MySpace, and other "social networking" sites, where "friends" can paste cutesy pictures and comments with links (to their own page or elsewhere) have a real problem with links to malware. Much of the stuff that's "pasted" is via links to sites that may or may not be legitimate. Sending a comment to someone's personal page is about as easy as sending an email, and an image can contain embedded malware or can link to a malicious site. Many users at such sites (esp in the "personal looking for friends" sections) are so "clueless" they allow the junk "from a friend" they never heard of to be posted on their page and thereby made accessible to innocent real friends.

John


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Subject: RE: Tech: Viruses and links
From: McGrath of Harlow
Date: 20 Nov 08 - 02:18 PM

I think you are talking about links with rather long addresses there, John. Probably a good idea to avoid clicking on any that look like that.


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Subject: RE: Tech: Viruses and links
From: JohnInKansas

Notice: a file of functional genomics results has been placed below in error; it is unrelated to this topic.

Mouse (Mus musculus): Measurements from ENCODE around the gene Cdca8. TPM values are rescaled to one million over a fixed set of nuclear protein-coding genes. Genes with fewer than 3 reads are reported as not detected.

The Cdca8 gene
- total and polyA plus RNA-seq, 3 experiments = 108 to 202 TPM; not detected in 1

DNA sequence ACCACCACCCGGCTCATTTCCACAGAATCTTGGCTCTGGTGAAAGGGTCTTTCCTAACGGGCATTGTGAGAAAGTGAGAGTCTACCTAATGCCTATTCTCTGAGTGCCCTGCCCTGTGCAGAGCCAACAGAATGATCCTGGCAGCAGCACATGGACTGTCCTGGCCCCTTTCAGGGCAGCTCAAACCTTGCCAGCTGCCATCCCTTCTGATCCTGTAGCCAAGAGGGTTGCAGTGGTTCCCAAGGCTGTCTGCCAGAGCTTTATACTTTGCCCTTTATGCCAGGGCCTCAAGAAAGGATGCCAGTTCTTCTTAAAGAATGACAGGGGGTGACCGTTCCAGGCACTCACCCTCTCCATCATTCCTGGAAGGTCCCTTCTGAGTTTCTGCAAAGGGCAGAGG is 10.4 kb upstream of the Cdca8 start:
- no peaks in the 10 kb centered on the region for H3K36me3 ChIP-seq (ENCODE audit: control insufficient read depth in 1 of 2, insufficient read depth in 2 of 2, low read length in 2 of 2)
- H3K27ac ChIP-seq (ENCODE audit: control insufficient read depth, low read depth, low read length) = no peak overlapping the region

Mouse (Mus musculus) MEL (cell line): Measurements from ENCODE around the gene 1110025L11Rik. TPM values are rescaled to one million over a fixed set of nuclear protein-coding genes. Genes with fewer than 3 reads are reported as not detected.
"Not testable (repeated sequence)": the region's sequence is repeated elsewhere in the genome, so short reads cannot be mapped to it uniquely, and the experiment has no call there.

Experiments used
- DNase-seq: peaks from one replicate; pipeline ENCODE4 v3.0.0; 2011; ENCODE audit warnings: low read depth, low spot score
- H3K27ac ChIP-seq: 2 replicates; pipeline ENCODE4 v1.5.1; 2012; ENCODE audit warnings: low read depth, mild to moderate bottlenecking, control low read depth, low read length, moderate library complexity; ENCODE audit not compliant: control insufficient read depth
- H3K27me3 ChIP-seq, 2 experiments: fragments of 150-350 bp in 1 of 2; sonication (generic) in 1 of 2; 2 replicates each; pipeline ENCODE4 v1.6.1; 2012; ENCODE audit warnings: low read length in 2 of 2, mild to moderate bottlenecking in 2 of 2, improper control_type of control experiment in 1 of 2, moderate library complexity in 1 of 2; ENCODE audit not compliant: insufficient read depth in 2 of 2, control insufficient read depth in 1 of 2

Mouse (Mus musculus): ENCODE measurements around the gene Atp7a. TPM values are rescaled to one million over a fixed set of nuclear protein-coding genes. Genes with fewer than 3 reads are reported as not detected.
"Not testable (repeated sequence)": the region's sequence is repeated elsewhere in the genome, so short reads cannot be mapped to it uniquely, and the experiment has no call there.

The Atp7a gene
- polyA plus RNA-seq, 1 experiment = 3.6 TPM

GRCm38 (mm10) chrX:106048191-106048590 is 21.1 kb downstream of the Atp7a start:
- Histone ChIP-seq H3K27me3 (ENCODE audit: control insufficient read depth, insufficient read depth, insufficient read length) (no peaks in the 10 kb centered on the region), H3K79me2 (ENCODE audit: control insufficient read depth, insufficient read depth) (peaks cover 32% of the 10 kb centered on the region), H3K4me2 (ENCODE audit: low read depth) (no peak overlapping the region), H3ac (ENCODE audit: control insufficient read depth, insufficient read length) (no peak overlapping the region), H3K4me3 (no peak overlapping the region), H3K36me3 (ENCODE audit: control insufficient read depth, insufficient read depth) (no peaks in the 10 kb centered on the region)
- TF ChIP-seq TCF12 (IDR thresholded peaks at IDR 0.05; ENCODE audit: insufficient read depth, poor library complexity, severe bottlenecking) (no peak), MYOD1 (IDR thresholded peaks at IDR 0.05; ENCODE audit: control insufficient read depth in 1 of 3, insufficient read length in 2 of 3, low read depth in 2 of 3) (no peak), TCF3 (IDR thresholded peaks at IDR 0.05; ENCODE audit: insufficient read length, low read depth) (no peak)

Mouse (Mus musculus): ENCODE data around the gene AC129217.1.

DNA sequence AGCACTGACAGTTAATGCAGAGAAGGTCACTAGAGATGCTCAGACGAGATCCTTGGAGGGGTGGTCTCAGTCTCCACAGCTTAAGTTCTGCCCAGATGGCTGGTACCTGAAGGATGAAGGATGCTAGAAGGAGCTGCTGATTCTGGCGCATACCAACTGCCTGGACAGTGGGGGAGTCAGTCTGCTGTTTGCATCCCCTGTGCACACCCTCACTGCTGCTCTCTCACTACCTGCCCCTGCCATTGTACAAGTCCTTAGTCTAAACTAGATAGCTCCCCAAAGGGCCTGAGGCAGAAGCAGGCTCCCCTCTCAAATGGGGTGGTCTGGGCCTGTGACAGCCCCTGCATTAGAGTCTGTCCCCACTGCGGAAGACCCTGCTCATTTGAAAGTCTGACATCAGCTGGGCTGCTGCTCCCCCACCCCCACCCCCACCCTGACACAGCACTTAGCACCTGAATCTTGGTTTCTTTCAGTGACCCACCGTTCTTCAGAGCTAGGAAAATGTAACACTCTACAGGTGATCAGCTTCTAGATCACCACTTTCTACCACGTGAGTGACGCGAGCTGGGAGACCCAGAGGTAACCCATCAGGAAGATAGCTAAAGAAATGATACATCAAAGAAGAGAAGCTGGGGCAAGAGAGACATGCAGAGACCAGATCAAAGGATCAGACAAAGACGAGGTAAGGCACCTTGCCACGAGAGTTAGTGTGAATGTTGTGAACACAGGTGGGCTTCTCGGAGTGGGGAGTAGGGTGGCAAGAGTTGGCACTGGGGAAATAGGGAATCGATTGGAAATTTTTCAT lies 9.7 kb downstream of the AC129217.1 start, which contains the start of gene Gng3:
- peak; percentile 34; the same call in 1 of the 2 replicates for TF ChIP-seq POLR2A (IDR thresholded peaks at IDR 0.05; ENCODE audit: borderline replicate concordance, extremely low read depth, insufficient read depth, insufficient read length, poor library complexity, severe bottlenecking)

Date: 20 Nov 08 - 03:58 PM

McG -

Just noting that there are cases where the target doesn't show when you hover over it. The Google ads do have long URLs, but other cases - some of which are legitimate and probably as "safe" as the Google Ads - may also fail to give you the reading, even if they're short ones.

It's a good idea to look, if there's any question about a link. It's just not a fail-proof method. You need to keep the other defenses warm and working, even if you do (as you should) look for the identity for any link that could be faked*.

* "Any link that could be faked" pretty much includes all of them; but you don't want to be paranoid about it.

John


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Subject: RE: Tech: Viruses and links
From: Cluin
Date: 20 Nov 08 - 04:09 PM

Sounds like that horse has already left the barn, John.